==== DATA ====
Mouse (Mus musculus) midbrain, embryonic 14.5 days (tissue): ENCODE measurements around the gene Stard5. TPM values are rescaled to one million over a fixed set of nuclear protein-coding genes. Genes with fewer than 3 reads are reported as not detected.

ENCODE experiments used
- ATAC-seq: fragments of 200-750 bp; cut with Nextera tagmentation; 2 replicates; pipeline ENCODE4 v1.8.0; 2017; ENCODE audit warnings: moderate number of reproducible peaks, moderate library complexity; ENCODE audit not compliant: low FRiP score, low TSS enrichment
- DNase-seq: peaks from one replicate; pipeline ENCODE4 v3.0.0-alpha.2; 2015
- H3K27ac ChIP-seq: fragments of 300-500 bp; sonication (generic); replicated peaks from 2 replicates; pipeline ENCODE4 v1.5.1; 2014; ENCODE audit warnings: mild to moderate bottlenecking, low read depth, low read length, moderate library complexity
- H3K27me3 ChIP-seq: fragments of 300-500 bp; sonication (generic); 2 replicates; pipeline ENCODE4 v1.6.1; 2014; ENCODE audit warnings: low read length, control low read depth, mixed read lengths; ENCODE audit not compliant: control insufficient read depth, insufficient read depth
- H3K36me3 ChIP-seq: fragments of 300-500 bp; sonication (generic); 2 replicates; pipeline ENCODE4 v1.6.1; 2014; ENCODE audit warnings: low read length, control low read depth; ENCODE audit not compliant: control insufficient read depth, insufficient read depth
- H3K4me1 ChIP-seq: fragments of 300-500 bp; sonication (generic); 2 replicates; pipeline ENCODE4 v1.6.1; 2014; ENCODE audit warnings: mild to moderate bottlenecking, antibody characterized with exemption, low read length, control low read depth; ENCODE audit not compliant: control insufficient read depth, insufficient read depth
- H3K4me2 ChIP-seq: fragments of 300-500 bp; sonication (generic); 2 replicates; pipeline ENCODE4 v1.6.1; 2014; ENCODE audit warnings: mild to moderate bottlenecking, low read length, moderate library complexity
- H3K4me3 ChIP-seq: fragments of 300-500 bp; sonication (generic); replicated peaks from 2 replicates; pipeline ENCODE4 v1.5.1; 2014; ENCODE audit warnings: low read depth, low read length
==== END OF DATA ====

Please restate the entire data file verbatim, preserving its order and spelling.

Mouse (Mus musculus) midbrain, embryonic 14.5 days (tissue): ENCODE measurements around the gene Stard5. TPM values are rescaled to one million over a fixed set of nuclear protein-coding genes. Genes with fewer than 3 reads are reported as not detected.

ENCODE experiments used
- ATAC-seq: fragments of 200-750 bp; cut with Nextera tagmentation; 2 replicates; pipeline ENCODE4 v1.8.0; 2017; ENCODE audit warnings: moderate number of reproducible peaks, moderate library complexity; ENCODE audit not compliant: low FRiP score, low TSS enrichment
- DNase-seq: peaks from one replicate; pipeline ENCODE4 v3.0.0-alpha.2; 2015
- H3K27ac ChIP-seq: fragments of 300-500 bp; sonication (generic); replicated peaks from 2 replicates; pipeline ENCODE4 v1.5.1; 2014; ENCODE audit warnings: mild to moderate bottlenecking, low read depth, low read length, moderate library complexity
- H3K27me3 ChIP-seq: fragments of 300-500 bp; sonication (generic); 2 replicates; pipeline ENCODE4 v1.6.1; 2014; ENCODE audit warnings: low read length, control low read depth, mixed read lengths; ENCODE audit not compliant: control insufficient read depth, insufficient read depth
- H3K36me3 ChIP-seq: fragments of 300-500 bp; sonication (generic); 2 replicates; pipeline ENCODE4 v1.6.1; 2014; ENCODE audit warnings: low read length, control low read depth; ENCODE audit not compliant: control insufficient read depth, insufficient read depth
- H3K4me1 ChIP-seq: fragments of 300-500 bp; sonication (generic); 2 replicates; pipeline ENCODE4 v1.6.1; 2014; ENCODE audit warnings: mild to moderate bottlenecking, antibody characterized with exemption, low read length, control low read depth; ENCODE audit not compliant: control insufficient read depth, insufficient read depth
- H3K4me2 ChIP-seq: fragments of 300-500 bp; sonication (generic); 2 replicates; pipeline ENCODE4 v1.6.1; 2014; ENCODE audit warnings: mild to moderate bottlenecking, low read length, moderate library complexity
- H3K4me3 ChIP-seq: fragments of 300-500 bp; sonication (generic); replicated peaks from 2 replicates; pipeline ENCODE4 v1.5.1; 2014; ENCODE audit warnings: low read depth, low read length